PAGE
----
Assembling the Rear Spar #1

Build Crew:



The day started with the plan of completing fabrication of the tie-down spacers. I had the cross vice setup and the unibit purchased from Amazon was set to go. The first spacer worked out great. Although a bit tough to get through the last few steps, it cut to the expected size nicely.

The problem was, each subsequent spacer I attempted to fabricate, the ability for the drill press to get through the metal became more and more ineffective. By the last spacer, I could barely get through 3 or 4 steps before it would seize up. I tried using drilling oil, and every RPM available to me, and it wasn’t working. After a bit of research it was my conclusion that I probably bought some really crappy bits off Amazon which just weren’t up for the job.

I went ahead and bought a well reviewed dewalt unibit, and we’ll see if that makes a big difference.


Because the session was early I didn’t want to get stuck on this so I decided to move on to Rear Spar assembly activities.

Tod came to hang out for a bit and help me inventory the rear spar parts, and start deburring all the edges. One thing to note here is that there seem to be two category of artifacts on some of these metal parts. One is clearly sharp edges that could use a deburring, but the other is  not as clear. There are tiny little “ridges” that seem to be a part of the cutting process. It was not clear to me whether I needed to grind that down, or if it was ok the keep them. In the end I concluded that as long as the edges were smooth, that intent of the deburring was achieved. We used a combination of scotchbright wheels and pads to do the deburring.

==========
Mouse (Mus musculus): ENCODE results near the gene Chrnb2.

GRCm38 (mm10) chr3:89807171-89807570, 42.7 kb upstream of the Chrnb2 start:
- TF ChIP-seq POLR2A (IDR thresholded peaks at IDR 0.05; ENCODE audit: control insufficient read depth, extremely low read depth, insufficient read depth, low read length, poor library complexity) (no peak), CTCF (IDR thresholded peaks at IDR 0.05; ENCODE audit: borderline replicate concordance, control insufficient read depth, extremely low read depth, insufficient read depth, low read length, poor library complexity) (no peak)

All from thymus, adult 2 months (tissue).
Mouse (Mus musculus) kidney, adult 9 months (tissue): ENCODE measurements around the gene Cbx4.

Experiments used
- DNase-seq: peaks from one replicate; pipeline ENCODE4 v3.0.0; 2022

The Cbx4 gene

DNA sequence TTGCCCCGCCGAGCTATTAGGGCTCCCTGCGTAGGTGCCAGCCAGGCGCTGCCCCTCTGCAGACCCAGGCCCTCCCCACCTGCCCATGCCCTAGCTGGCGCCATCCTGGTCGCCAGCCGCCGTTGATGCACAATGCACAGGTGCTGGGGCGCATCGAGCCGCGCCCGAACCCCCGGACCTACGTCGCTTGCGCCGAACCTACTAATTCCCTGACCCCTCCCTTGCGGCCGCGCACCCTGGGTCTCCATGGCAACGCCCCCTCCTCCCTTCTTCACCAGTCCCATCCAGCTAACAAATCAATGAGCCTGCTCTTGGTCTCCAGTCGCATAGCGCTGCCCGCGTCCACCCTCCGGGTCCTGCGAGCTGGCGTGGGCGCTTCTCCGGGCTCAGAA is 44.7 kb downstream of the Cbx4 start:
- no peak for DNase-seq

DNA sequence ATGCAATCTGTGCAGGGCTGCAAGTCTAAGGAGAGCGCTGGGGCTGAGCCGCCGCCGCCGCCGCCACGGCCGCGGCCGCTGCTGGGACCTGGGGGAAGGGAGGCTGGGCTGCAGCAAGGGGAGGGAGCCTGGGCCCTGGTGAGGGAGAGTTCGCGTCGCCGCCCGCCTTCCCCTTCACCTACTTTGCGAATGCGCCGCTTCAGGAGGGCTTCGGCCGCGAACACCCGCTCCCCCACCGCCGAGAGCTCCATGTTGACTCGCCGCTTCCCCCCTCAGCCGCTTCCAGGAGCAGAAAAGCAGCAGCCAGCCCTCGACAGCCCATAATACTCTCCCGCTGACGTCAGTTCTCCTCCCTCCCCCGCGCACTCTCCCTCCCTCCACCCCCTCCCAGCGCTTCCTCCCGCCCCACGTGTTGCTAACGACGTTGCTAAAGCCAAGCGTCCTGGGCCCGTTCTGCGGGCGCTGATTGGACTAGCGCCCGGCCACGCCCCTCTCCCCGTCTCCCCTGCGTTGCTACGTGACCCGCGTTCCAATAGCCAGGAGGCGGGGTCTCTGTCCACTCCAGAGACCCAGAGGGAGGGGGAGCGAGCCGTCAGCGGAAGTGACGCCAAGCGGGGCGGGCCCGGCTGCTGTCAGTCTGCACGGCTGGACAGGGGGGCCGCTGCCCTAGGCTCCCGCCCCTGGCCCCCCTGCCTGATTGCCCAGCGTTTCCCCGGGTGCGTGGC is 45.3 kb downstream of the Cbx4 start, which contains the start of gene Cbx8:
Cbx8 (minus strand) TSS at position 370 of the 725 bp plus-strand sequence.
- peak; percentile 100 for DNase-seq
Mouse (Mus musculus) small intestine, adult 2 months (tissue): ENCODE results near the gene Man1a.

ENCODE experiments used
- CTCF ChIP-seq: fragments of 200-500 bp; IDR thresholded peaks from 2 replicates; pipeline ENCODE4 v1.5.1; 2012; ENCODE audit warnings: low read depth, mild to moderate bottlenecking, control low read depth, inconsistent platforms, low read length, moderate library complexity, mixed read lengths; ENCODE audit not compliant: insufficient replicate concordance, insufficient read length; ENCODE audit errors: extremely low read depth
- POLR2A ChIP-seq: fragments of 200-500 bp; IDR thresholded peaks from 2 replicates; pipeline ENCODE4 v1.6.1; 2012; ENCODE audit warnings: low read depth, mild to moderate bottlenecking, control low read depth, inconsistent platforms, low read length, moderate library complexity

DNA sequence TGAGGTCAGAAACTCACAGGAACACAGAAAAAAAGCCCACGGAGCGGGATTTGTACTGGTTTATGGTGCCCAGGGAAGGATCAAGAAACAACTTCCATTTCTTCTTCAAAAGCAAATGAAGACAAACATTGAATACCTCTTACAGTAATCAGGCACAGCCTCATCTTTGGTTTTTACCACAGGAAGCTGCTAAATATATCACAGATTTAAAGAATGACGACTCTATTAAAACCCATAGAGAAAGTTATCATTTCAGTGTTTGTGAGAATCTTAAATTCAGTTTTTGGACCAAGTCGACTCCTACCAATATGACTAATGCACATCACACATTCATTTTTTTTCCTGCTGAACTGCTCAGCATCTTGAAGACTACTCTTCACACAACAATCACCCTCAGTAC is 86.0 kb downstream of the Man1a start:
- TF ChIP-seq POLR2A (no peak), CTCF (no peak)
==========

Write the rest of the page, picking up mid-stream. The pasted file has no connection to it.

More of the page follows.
After all parts were deburred, I clamped down the W-707E and W707F stiffener plates to the main rear spar part (W-707A), and match drilled the webbing holes to #30 holes, and the flange holes to #40. Clekos were used extensively to keep things aligned as we drilled all the holes. One of the gotchas was finding the measurement for where the W-707E stiffener should go. (Hint: it’s in the plans view of DWG 10A).

The next step took a lot of the rest of the evening, which was to make the odd looking hole shape in the center stiffener for the Aileron actuator rod. I used a combination of unibit drilling, dremel bits for refining the holes, and scotchbright to finish it off. I’m happy with how each of the holes turned out.

Before cleaning up, I cleko’d on the inboard fork and doubler plate to be ready for final hole size drilling tomorrow. Thorsten, my hangar neighbor came by and after catching up, he helped me cleko up some of the doubler plates. 

Besides the Dodgers winning the wildcard game, it was a great night!

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